In 2019, Luc Chanren was just finishing an internship at Charles Schwab when he decided to ask a crucial question. During an exit interview with his manager, he asked where she and the team thought his skillset and personality would best fit at Schwab and other companies. Without hesitation, his manager and the team agreed – he would make an excellent project manager. 

With that validation and his inherent interest in that kind of work, Chanren took a project management course his senior year at Syracuse University’s School of Information Studies, and the rest was history. He graduated in 2020 with a bachelor’s degree in information management and technology.

Chanren is now an infrastructure project manager on the engineering process management team at Bloomberg in New York City, where he has worked since October. He previously worked as a project manager at AIG in New Jersey.

“I didn’t foresee my career going in the direction of infrastructure, but upon learning the nuances of it and the importance of infrastructures for any company, I quickly understood that I was in an area that is absolutely crucial to any business and is constantly evolving,” he said. 

Chanren had his first taste of project management while interning at Charles Schwab. There, he was part of the technology services team that worked internally on the company’s tech stack, which is a set of technologies used to develop an application. He also learned how to keep a revolving door open for new innovative ideas in the department.

“I found myself shadowing quite a few different full-time employees at the office and found that I connected and enjoyed the project/product management sessions the most,” he said. 

‘Camera Me!’

When he’s not busy being a project manager, Chanren loves being outdoors, especially skiing and surfing. He was featured on the iSchool’s website in 2018 with a picture of him skiing high in the air with a thick blanket of snow beneath him. 

Then a sophomore at the iSchool, Chanren talked about his new business, Camera Me, a multimedia ski company he founded with a friend and how he took pictures and videos of tourists skiing at resorts.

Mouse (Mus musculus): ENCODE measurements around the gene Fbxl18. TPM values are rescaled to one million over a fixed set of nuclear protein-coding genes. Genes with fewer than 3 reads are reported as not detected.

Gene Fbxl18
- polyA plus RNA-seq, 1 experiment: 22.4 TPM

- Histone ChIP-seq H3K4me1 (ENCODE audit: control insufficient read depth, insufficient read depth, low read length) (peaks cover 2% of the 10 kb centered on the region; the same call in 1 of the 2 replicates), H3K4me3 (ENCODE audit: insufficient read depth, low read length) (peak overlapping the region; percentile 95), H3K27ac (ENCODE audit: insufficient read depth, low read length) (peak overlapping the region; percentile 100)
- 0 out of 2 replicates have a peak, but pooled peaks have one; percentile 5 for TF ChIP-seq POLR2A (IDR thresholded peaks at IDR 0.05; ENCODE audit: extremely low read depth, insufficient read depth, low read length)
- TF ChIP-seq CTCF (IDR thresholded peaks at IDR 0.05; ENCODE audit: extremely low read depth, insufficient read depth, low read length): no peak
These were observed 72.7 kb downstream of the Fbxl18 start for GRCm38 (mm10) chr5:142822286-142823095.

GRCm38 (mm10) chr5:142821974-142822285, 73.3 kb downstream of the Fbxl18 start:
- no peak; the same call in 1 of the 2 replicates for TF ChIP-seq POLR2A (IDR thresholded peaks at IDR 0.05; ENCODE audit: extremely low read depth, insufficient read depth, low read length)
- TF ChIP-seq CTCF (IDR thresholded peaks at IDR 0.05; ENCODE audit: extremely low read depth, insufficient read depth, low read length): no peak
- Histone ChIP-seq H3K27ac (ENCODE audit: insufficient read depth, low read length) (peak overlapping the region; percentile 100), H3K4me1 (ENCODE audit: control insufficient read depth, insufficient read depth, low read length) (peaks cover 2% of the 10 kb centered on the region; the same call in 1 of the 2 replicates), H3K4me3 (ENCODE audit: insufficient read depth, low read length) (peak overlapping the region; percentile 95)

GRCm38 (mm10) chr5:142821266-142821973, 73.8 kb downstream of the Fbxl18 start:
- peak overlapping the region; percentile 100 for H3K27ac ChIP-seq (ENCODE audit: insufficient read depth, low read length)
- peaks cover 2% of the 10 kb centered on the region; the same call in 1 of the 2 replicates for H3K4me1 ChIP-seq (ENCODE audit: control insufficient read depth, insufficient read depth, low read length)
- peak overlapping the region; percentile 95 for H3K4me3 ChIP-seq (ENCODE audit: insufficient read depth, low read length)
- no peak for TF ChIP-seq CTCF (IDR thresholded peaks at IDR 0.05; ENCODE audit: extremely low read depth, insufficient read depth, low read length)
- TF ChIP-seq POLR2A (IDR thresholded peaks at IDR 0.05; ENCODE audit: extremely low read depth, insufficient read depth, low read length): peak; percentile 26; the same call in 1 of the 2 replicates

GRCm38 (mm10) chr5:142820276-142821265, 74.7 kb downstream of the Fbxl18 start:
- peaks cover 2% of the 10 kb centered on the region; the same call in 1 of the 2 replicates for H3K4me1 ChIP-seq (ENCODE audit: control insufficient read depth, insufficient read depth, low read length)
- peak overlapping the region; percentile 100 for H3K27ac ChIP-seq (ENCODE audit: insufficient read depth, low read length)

He decided to name it “Camera Me” because when he was a child skiing bunny hills, he would ask his parents to take pictures of him by yelling, “Camera me! Camera me!”

Someday, Chanren hopes to return to the mountains and oceans that he loves. 

“A buddy and I currently have ideas for each option in terms of what we can do to make the ski experience better, as well as what we can do to continue to keep our oceans blue,” he said. “Of course, those hopes and desires are more of a ‘would be nice’ scenario. My immediate goal is to really dig my heels into the Bloomberg company and culture to see how I can be the most effective version of myself continuing to drive change, automation and improvements.”

Chanren’s sense of adventure has served him well in his life and career, and he hopes other Syracuse students will seek similar experiences that open them up to new worlds. 

“Use the coffee chats, the road trips, the immersion trips, the hackathons, MLB Challenge, KTP, resume sessions, speed networking sessions,” he said. “Everything that the iSchool offers us is offered for a reason. It’s just on us as students to leverage what’s in front of us to continue to learn and grow.”

Chanren also encourages students to stay in touch with each other, professors and alumni. 

“I think this is something that is often overlooked when thinking about college classmates, or even colleagues at work,” he said. “It is a small world we live in and you never know who you may run into in the future, who you may have questions for, or even who may have questions for you.”